David Loden is well known as one of the pioneers of Messianic Jewish music in Israel. He has composed some of the most well-known and loved Messianic tunes, and many of his pieces have been translated into numerous languages and are sung in churches around the world.
Loden, now 86-years-old, has stepped out into a new project called “Fiat Lux,” or “Let there be light.” Loden told Israel Today, “Our goal is to present the Israeli public with high quality music that highlights the Bible and the Messiah in Hebrew.”
Loden has been a fixture in Israel’s classical music scene for some years now, producing and conducting orchestral pieces around the country, including an annual production of Handel’s “Messiah” in Hebrew. “This is not a ‘Messianic’ group,” Loden explains, “rather we are a mix of professional musicians performing works by modern Israeli composers, classical pieces and liturgical music. We want to bring words of truth to the people of Israel to enrich their lives with the Psalms, Prophets and Torah, and encourage them to think seriously about their Creator,” he said.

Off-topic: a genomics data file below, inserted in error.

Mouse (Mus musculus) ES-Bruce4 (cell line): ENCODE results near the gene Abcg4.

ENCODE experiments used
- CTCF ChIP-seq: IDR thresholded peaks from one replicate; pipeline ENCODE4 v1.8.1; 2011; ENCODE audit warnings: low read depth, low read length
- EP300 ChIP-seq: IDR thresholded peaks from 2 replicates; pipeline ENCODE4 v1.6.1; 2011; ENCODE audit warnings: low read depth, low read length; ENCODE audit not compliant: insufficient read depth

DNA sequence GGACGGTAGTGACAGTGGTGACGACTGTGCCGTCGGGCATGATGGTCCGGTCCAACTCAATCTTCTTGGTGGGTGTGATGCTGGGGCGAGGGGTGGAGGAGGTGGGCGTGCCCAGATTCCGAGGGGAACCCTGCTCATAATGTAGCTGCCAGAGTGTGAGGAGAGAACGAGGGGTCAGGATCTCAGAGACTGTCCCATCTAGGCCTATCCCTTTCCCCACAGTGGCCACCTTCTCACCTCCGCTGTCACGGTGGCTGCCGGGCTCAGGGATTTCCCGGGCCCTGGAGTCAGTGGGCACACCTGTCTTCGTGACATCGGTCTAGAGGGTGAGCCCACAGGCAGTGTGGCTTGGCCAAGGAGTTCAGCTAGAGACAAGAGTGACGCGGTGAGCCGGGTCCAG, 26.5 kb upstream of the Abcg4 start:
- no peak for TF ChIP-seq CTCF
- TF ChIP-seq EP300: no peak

In keeping with the times to allow us to enjoy the beauty of liturgical music at home, Loden has produced this lovely rendition of his composition “Havu L’Adonai” Psalm 29, A Psalm of David (the King!).
David has been employed in the performing arts since his early youth; first as a singer and then in New York City in the professional theater as an actor, singer, writer and composer, stage and production manager.
Born in Detroit, Michigan and growing up in Southern California, David Loden was composing from the age of 10. His vocal training was with Metropolitan Opera tenor Anthony Marlowe. He was Production Manager of the Joffrey Ballet for three years, seeing 22 new productions mounted.
Upon coming to a personal faith in Yeshua (Jesus), he left the stage for a time and later immigrated in 1974 with his wife Lisa to Israel, where he has pioneered the writing of an indigenous Hebrew hymnology for the growing number of Israeli Messianic congregations.